Two saints at once! Pope Francis’s ‘brilliant move to unify the church’

The Rev. Thomas J. Reese, S.J., is the new Senior Analyst for the National Catholic Reporter. This long-time journalist’s three books—Inside the Vatican, A Flock of Shepherds and Archbishop—are now standard reference works for understanding the worldwide Catholic Church. Here is Tom’s analysis of the news from Rome …

In a brilliant move to unify the church, Pope Francis approved the canonization of Pope John XXIII and John Paul II. Pope Francis realized that most Catholics like both popes, but some liberal Catholics love John XXIII and think John Paul was too authoritarian. On the other hand, some conservative Catholics love John Paul and think that John XXIII pushed the church into chaos.

With the joint announcement, Pope Francis is saying we do not have to choose between popes; we can honor and revere both as holy men who served the church well in their times.

The pope would agree with St. Paul (1 Corinthians, Chapter 3) who criticized those who said “I belong to Paul,” or “I belong to Apollos.”

“What is Apollos, after all, and what is Paul? Ministers through whom you became believers…for we are God’s co-workers.”

What matters is that we all belong to Christ.

What was most remarkable about the announcement was the decision by Pope Francis to waive the requirement of a second miracle for the canonization of John XXIII. If Francis had not done this, John Paul’s canonization would have moved ahead of his predecessor’s. Pope Francis found this unacceptable.

According to Divinus Perfectionis Magister (The Divine Teacher and Model of Perfection), the church rules for canonizations adopted in 1983, one miracle is required for beatification and a second is required for canonization, except for martyrs who only need one miracle.

Since this is a legal requirement and not something based in doctrine, the pope has the right to wave it. In fact, prior to the revision of the rules for canonization in 1983, a number of theologians and experts like Father Peter Gumpel, S.J., argued for eliminating the requirement for any miracles.

Once again, Pope Francis has shown that he is willing to ignore tradition and change the rules to do what he thinks is best for the church.


This column was originally published at the National Catholic Reporter online and is republished here with permission.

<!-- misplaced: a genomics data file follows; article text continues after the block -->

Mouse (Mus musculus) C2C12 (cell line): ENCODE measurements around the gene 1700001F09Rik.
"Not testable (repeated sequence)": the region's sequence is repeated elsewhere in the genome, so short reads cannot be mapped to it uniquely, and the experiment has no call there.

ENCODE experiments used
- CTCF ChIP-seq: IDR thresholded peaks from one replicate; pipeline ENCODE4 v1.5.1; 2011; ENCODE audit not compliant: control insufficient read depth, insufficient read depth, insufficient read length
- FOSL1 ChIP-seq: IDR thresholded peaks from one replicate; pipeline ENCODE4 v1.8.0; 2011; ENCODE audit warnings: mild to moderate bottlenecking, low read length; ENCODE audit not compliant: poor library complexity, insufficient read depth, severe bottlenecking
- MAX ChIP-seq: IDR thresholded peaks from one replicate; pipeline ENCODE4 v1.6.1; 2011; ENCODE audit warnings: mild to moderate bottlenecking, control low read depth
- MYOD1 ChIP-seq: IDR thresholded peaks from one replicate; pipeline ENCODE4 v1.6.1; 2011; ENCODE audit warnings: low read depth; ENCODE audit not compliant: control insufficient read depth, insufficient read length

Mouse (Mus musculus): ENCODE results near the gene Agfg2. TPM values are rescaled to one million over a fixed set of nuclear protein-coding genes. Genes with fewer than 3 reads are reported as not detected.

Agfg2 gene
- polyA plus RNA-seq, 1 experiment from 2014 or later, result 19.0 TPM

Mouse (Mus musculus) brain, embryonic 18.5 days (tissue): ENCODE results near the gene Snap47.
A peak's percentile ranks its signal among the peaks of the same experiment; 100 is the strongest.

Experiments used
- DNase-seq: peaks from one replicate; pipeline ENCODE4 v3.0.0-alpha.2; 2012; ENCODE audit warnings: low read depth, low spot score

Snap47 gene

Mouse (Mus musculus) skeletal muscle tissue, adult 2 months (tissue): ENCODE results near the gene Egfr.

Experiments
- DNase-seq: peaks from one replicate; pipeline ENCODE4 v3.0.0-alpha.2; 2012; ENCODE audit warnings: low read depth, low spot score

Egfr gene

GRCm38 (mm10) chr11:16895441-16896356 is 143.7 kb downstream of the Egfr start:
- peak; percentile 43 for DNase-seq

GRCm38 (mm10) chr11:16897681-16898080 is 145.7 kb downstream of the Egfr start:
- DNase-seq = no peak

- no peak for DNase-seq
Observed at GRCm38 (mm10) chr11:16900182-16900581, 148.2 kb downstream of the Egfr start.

Care to read more about Pope John XXIII?

You’ll enjoy our in-depth interview with Greg Tobin, biographer of Pope John XXIII.

St Kateri Tekakwitha opens Native American spiritual vistas

The canonization of the first Native American saint by Pope Benedict XVI means that more than 1 billion Christians around the world now are encouraged to learn more about Native American spiritual vistas. These insights are poignant because this deep religious wisdom was opened to the world even as tribes were decimated by the collision of American and European cultures. Today, while millions of native men and women across the North American continent maintain only their ancient spiritual traditions, millions more blend both their ancient cultures and Christian spiritual traditions.

What St Kateri Tekakwitha’s Canonization Means

In declaring the sainthood of the 17th-century convert Kateri Tekakwitha, Benedict is telling all Catholics around the world that she is, indeed, a heroic saint worthy of spiritual reflection and inclusion in prayers of the saints in any congregation. Her influence also extends far beyond the Catholic church into other Christian communities and national cultures. Some criticism remains of ongoing Christian evangelism among Native populations, but St. Kateri’s canonization is widely celebrated as an honor for all Canadians and all Native Christians.
In his declaration, Benedict said: “Leading a simple life, Kateri remained faithful to her love for Jesus, to prayer, and to daily Mass. Her greatest wish was to know and to do what pleased God. Saint Kateri, Protrectress of Canada and first Native American saint, we entrust to you the renewal of faith in the First Nations and in all of North America! May God bless the First Nations!”

Bringing Native American spiritual wisdom into your congregation

One way to bring this discussion to your congregation is through the spiritual memoir of Odawa teacher Warren Petoskey, called Dancing My Dream. Visit the book page for Warren’s memoir to learn more about how Warren weaves his own deep American Indian traditions through his conversion to Christianity. You will come away from Warren’s story inspired and humbled by the tragedies his family suffered and the soaring spiritual insights he shares with all of us today.

Care to learn more about St. Kateri? You’ll enjoy Stephanie Fenton’s column about her, marking her saint’s feast day earlier this year.